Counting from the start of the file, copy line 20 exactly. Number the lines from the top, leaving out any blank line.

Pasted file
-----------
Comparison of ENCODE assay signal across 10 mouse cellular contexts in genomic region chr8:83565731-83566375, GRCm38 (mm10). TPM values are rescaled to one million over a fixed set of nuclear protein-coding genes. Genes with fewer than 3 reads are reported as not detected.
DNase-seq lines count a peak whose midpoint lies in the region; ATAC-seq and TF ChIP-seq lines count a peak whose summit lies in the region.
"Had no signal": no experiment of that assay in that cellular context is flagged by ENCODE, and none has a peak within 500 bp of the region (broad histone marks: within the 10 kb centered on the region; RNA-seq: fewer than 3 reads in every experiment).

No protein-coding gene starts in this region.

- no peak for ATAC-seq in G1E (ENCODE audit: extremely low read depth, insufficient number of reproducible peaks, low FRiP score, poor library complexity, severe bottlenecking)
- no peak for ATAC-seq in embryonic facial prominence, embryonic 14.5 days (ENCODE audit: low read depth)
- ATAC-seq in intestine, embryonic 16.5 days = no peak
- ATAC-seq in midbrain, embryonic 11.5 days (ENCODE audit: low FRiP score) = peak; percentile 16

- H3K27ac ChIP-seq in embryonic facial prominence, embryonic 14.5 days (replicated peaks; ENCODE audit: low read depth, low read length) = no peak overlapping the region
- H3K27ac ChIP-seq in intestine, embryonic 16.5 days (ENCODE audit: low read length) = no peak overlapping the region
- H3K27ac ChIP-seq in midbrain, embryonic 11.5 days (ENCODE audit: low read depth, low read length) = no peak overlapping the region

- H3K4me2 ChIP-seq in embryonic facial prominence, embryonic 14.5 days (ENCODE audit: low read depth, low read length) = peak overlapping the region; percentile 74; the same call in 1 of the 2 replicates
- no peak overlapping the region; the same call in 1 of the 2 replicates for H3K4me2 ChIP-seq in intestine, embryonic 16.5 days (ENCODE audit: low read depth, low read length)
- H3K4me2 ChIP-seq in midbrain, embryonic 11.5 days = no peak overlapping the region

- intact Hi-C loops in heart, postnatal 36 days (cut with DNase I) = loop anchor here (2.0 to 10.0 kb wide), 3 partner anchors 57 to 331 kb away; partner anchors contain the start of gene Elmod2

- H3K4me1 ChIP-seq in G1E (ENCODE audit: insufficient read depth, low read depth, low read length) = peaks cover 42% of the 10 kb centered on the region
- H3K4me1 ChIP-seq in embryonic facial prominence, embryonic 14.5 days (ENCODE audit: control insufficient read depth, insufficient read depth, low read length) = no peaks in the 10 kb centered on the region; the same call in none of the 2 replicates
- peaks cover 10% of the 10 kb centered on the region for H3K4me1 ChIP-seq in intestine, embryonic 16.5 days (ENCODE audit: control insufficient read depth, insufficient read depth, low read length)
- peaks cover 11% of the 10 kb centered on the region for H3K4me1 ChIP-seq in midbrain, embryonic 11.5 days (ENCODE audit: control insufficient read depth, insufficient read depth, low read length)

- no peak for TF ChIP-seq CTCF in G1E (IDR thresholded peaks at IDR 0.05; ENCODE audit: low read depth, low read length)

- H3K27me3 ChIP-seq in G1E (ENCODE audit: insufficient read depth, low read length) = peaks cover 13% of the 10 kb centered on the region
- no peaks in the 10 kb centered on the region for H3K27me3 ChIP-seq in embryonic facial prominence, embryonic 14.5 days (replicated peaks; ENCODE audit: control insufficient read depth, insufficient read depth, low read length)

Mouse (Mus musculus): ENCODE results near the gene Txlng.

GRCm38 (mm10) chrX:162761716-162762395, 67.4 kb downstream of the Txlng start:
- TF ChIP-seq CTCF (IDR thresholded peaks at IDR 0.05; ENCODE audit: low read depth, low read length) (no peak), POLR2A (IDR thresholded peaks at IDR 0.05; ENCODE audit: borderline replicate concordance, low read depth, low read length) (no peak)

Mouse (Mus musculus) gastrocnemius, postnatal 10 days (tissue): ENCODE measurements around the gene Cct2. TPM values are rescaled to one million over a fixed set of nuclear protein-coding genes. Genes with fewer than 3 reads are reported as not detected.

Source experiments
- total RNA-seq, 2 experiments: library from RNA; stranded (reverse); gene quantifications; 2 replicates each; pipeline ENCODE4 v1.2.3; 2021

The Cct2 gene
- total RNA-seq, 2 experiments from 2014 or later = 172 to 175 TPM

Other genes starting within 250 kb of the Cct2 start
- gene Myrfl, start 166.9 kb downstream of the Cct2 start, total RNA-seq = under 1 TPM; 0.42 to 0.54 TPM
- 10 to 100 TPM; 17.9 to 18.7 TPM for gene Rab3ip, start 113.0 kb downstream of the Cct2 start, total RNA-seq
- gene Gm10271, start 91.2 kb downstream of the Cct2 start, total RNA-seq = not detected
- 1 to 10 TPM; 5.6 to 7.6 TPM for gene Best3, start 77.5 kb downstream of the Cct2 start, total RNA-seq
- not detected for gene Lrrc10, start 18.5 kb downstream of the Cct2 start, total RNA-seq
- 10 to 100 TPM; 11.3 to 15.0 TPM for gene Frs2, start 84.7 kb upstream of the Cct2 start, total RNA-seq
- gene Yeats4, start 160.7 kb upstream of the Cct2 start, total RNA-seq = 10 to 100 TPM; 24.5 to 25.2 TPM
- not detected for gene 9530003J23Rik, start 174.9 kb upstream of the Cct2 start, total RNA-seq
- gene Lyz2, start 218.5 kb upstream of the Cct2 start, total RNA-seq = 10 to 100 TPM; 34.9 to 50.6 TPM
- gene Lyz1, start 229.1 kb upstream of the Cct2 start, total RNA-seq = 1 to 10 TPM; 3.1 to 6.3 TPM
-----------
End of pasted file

- no peak for TF ChIP-seq CTCF in G1E (IDR thresholded peaks at IDR 0.05; ENCODE audit: low read depth, low read length)